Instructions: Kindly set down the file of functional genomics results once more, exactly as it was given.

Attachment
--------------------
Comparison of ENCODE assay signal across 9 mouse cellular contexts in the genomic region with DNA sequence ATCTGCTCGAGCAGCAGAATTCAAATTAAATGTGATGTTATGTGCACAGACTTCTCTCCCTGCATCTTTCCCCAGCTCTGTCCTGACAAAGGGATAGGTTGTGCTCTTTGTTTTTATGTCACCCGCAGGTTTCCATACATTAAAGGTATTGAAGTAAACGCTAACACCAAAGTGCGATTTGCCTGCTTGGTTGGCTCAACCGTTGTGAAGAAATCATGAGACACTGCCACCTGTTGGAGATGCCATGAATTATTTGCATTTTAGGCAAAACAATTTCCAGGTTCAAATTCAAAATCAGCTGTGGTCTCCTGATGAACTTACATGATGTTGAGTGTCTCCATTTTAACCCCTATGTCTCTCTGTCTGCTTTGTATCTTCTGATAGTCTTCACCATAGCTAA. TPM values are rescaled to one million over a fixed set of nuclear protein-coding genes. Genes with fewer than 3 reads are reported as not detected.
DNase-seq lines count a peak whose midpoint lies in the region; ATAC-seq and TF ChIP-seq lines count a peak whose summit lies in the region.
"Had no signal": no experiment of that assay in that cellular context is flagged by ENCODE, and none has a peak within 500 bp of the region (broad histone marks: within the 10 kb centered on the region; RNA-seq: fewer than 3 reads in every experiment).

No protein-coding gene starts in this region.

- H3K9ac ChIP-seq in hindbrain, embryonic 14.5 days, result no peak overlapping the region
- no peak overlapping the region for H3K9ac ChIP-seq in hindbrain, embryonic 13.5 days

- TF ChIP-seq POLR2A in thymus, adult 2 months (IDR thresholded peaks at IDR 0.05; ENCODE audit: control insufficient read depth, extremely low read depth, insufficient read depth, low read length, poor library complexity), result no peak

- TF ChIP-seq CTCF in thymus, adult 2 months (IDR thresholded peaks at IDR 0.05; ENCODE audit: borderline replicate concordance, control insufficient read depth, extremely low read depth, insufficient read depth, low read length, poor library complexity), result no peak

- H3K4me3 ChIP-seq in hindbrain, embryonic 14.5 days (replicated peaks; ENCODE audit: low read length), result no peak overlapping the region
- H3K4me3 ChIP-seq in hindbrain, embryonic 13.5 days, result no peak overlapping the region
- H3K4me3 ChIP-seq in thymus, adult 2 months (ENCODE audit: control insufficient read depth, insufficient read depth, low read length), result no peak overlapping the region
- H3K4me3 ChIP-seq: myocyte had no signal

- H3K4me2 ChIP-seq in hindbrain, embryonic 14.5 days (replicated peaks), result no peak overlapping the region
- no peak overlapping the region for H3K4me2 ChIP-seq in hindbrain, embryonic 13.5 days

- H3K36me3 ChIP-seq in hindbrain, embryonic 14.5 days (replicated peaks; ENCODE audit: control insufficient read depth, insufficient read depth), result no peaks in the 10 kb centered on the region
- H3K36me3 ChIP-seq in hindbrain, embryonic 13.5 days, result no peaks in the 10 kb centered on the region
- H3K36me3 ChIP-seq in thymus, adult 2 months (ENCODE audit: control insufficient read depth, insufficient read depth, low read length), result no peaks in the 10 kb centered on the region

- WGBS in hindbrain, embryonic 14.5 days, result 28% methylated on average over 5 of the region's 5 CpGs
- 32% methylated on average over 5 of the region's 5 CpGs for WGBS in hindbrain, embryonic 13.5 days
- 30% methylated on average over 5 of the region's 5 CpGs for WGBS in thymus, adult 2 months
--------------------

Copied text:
Comparison of ENCODE assay signal across 9 mouse cellular contexts in the genomic region with DNA sequence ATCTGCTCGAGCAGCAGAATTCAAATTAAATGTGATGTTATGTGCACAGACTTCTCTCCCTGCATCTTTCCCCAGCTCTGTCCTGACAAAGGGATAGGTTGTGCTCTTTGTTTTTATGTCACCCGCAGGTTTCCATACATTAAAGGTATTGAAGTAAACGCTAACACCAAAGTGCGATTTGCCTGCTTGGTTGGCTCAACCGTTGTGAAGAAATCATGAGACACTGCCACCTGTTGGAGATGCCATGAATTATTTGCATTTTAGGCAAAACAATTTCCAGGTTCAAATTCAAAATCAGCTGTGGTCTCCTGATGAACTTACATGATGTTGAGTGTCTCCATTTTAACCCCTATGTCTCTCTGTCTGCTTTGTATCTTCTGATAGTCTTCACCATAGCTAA. TPM values are rescaled to one million over a fixed set of nuclear protein-coding genes. Genes with fewer than 3 reads are reported as not detected.
DNase-seq lines count a peak whose midpoint lies in the region; ATAC-seq and TF ChIP-seq lines count a peak whose summit lies in the region.
"Had no signal": no experiment of that assay in that cellular context is flagged by ENCODE, and none has a peak within 500 bp of the region (broad histone marks: within the 10 kb centered on the region; RNA-seq: fewer than 3 reads in every experiment).

No protein-coding gene starts in this region.

- H3K9ac ChIP-seq in hindbrain, embryonic 14.5 days, result no peak overlapping the region
- no peak overlapping the region for H3K9ac ChIP-seq in hindbrain, embryonic 13.5 days

- TF ChIP-seq POLR2A in thymus, adult 2 months (IDR thresholded peaks at IDR 0.05; ENCODE audit: control insufficient read depth, extremely low read depth, insufficient read depth, low read length, poor library complexity), result no peak

- TF ChIP-seq CTCF in thymus, adult 2 months (IDR thresholded peaks at IDR 0.05; ENCODE audit: borderline replicate concordance, control insufficient read depth, extremely low read depth, insufficient read depth, low read length, poor library complexity), result no peak

- H3K4me3 ChIP-seq in hindbrain, embryonic 14.5 days (replicated peaks; ENCODE audit: low read length), result no peak overlapping the region
- H3K4me3 ChIP-seq in hindbrain, embryonic 13.5 days, result no peak overlapping the region
- H3K4me3 ChIP-seq in thymus, adult 2 months (ENCODE audit: control insufficient read depth, insufficient read depth, low read length), result no peak overlapping the region
- H3K4me3 ChIP-seq: myocyte had no signal

- H3K4me2 ChIP-seq in hindbrain, embryonic 14.5 days (replicated peaks), result no peak overlapping the region
- no peak overlapping the region for H3K4me2 ChIP-seq in hindbrain, embryonic 13.5 days

- H3K36me3 ChIP-seq in hindbrain, embryonic 14.5 days (replicated peaks; ENCODE audit: control insufficient read depth, insufficient read depth), result no peaks in the 10 kb centered on the region
- H3K36me3 ChIP-seq in hindbrain, embryonic 13.5 days, result no peaks in the 10 kb centered on the region
- H3K36me3 ChIP-seq in thymus, adult 2 months (ENCODE audit: control insufficient read depth, insufficient read depth, low read length), result no peaks in the 10 kb centered on the region

- WGBS in hindbrain, embryonic 14.5 days, result 28% methylated on average over 5 of the region's 5 CpGs
- 32% methylated on average over 5 of the region's 5 CpGs for WGBS in hindbrain, embryonic 13.5 days
- 30% methylated on average over 5 of the region's 5 CpGs for WGBS in thymus, adult 2 months